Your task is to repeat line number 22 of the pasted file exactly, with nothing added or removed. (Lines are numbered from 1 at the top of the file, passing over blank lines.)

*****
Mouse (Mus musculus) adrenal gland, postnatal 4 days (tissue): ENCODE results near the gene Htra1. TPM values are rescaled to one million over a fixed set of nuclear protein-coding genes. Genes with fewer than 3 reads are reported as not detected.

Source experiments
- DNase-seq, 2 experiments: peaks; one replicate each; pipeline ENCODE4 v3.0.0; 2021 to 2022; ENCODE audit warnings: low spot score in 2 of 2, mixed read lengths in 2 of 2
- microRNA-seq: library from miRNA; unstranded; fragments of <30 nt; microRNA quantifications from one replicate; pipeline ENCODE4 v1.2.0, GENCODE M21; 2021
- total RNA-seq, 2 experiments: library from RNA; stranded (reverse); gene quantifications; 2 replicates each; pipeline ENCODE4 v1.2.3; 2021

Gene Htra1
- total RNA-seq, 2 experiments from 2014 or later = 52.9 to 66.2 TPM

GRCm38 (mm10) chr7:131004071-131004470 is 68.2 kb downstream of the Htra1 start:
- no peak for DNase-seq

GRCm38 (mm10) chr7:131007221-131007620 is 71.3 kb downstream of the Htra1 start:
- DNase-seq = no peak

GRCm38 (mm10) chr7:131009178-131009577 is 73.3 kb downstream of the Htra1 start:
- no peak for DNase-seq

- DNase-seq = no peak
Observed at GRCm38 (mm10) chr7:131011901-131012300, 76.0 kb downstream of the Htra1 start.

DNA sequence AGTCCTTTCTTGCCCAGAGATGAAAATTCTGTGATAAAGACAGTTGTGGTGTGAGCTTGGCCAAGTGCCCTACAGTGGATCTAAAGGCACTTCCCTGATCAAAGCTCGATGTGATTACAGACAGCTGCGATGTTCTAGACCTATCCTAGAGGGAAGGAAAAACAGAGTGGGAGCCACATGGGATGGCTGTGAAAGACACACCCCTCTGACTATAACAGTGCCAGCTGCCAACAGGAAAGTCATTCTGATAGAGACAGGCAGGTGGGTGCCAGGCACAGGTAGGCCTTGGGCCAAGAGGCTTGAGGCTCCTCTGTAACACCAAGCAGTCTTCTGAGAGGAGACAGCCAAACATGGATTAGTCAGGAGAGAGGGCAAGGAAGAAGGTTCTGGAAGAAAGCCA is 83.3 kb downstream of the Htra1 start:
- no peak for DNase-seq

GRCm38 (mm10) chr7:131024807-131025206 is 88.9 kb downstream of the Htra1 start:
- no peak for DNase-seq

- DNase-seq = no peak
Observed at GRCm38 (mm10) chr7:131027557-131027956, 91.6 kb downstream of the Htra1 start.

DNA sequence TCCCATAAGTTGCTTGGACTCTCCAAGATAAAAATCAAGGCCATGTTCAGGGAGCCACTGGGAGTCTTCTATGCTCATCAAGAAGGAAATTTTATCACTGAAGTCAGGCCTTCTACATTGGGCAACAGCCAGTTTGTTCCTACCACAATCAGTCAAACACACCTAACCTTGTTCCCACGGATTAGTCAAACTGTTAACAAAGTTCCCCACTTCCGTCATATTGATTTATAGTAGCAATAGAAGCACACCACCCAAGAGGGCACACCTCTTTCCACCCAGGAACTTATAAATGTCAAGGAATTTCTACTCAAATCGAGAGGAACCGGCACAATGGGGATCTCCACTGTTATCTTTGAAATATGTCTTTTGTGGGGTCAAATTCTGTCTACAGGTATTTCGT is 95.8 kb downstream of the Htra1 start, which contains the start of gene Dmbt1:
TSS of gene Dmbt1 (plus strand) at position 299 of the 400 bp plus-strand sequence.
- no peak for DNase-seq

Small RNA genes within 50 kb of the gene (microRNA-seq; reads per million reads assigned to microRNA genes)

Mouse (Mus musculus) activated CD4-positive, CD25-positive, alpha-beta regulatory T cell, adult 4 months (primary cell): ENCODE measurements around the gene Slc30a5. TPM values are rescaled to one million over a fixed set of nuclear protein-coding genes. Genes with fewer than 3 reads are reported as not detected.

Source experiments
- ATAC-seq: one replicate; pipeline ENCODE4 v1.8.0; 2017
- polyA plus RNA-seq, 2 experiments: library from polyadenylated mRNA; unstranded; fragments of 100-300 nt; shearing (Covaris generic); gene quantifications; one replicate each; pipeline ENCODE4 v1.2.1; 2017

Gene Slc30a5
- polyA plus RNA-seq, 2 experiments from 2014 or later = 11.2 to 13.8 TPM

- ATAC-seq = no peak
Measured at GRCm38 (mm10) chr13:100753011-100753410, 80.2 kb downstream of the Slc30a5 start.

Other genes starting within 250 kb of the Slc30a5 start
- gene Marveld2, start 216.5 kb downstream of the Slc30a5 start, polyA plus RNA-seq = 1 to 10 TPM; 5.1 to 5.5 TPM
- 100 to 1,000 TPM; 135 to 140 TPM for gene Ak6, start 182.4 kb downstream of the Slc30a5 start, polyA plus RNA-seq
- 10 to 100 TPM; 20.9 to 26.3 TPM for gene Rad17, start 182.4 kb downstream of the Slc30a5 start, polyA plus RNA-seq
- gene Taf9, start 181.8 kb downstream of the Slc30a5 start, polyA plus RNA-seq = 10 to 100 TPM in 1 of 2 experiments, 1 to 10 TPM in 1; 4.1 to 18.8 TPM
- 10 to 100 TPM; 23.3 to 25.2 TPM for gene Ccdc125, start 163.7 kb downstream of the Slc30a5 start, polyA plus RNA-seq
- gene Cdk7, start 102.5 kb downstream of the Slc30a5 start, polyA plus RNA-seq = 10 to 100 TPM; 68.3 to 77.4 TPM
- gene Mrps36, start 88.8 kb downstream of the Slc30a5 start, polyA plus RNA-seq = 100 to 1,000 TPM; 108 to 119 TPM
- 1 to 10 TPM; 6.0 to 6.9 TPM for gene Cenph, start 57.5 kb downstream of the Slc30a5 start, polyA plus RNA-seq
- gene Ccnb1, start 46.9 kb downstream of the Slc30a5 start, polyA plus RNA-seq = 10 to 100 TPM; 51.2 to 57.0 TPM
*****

DNA sequence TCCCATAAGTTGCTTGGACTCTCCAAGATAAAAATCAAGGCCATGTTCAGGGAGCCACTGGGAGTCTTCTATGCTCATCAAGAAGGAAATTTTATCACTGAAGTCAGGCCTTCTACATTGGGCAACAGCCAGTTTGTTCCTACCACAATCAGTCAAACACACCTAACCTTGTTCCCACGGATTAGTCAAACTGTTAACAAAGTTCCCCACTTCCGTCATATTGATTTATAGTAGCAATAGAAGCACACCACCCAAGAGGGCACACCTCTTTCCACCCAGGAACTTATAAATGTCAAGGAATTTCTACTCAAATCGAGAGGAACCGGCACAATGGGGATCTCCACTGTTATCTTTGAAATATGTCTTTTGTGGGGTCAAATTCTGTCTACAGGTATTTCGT is 95.8 kb downstream of the Htra1 start, which contains the start of gene Dmbt1: